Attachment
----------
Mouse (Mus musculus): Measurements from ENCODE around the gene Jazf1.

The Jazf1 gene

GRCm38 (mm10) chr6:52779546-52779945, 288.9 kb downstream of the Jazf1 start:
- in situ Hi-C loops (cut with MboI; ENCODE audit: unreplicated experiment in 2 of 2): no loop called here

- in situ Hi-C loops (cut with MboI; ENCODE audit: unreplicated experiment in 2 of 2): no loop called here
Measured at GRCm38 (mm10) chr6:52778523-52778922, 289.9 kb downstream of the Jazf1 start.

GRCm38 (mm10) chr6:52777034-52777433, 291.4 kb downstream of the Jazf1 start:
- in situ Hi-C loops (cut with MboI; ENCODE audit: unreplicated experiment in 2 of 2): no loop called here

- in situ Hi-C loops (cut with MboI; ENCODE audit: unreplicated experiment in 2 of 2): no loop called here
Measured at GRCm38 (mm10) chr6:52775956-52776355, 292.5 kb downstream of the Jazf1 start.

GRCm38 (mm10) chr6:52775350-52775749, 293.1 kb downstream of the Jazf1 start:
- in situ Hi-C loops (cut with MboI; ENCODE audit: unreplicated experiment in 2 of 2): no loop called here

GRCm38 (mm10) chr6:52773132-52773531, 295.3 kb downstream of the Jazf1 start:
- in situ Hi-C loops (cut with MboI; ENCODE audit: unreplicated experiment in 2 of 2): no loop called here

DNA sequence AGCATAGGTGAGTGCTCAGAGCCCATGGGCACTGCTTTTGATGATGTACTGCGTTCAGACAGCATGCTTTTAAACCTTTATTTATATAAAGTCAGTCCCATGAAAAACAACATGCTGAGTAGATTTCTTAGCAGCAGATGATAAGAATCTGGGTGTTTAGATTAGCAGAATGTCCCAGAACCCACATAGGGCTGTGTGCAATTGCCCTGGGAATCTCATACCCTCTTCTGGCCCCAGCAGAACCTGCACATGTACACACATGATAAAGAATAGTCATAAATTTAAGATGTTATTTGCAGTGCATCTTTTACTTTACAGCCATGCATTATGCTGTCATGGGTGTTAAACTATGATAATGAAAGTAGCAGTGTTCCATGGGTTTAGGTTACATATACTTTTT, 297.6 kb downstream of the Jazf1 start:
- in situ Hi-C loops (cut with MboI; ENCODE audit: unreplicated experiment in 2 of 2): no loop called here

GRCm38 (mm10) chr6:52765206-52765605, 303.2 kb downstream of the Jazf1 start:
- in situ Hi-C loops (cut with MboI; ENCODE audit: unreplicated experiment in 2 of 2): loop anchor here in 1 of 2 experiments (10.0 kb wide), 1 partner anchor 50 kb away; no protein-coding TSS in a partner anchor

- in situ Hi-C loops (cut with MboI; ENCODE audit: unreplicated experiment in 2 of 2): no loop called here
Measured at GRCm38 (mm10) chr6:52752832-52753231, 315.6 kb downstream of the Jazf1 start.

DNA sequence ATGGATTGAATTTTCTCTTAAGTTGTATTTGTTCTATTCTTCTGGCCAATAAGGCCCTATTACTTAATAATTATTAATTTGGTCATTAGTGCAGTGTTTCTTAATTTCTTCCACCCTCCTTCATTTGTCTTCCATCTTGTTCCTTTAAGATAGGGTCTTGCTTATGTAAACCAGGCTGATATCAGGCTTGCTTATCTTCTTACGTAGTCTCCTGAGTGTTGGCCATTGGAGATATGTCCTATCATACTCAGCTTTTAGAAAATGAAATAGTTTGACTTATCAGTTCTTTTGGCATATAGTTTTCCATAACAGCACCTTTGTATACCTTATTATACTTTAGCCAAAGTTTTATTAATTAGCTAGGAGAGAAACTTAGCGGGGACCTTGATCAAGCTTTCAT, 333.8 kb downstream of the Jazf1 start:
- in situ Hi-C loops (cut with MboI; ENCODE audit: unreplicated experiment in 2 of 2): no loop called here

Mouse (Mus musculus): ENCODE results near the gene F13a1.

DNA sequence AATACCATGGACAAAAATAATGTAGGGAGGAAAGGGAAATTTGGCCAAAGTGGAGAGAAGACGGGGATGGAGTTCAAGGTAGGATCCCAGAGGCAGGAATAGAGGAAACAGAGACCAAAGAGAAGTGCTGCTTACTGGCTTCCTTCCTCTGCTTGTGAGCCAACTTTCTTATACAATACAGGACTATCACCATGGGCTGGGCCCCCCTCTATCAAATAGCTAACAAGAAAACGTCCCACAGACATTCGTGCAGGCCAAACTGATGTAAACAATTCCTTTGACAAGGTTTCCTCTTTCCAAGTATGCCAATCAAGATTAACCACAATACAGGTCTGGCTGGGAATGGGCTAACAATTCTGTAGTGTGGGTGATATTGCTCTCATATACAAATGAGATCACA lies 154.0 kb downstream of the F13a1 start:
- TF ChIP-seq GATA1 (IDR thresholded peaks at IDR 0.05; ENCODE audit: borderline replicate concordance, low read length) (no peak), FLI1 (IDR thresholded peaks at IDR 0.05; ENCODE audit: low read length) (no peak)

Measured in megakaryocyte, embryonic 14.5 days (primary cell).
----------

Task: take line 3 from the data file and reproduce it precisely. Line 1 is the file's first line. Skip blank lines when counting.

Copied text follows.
GRCm38 (mm10) chr6:52779546-52779945, 288.9 kb downstream of the Jazf1 start: